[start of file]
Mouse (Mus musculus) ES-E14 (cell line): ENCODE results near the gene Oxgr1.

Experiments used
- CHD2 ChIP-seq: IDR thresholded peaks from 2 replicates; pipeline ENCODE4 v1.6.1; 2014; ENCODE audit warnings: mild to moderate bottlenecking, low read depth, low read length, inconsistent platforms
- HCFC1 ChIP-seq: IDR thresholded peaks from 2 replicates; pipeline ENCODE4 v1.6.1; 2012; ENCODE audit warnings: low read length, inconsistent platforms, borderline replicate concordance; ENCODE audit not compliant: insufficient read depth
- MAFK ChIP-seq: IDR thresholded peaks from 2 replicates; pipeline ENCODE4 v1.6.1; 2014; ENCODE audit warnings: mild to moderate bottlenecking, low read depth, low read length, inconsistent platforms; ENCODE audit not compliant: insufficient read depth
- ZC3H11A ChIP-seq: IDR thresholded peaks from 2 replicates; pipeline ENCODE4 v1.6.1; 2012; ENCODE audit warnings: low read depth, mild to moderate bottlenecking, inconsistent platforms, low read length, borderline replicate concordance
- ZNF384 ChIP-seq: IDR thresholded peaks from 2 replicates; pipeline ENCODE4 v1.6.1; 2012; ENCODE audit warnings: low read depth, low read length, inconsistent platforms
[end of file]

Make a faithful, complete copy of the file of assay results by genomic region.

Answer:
Mouse (Mus musculus) ES-E14 (cell line): ENCODE results near the gene Oxgr1.

Experiments used
- CHD2 ChIP-seq: IDR thresholded peaks from 2 replicates; pipeline ENCODE4 v1.6.1; 2014; ENCODE audit warnings: mild to moderate bottlenecking, low read depth, low read length, inconsistent platforms
- HCFC1 ChIP-seq: IDR thresholded peaks from 2 replicates; pipeline ENCODE4 v1.6.1; 2012; ENCODE audit warnings: low read length, inconsistent platforms, borderline replicate concordance; ENCODE audit not compliant: insufficient read depth
- MAFK ChIP-seq: IDR thresholded peaks from 2 replicates; pipeline ENCODE4 v1.6.1; 2014; ENCODE audit warnings: mild to moderate bottlenecking, low read depth, low read length, inconsistent platforms; ENCODE audit not compliant: insufficient read depth
- ZC3H11A ChIP-seq: IDR thresholded peaks from 2 replicates; pipeline ENCODE4 v1.6.1; 2012; ENCODE audit warnings: low read depth, mild to moderate bottlenecking, inconsistent platforms, low read length, borderline replicate concordance
- ZNF384 ChIP-seq: IDR thresholded peaks from 2 replicates; pipeline ENCODE4 v1.6.1; 2012; ENCODE audit warnings: low read depth, low read length, inconsistent platforms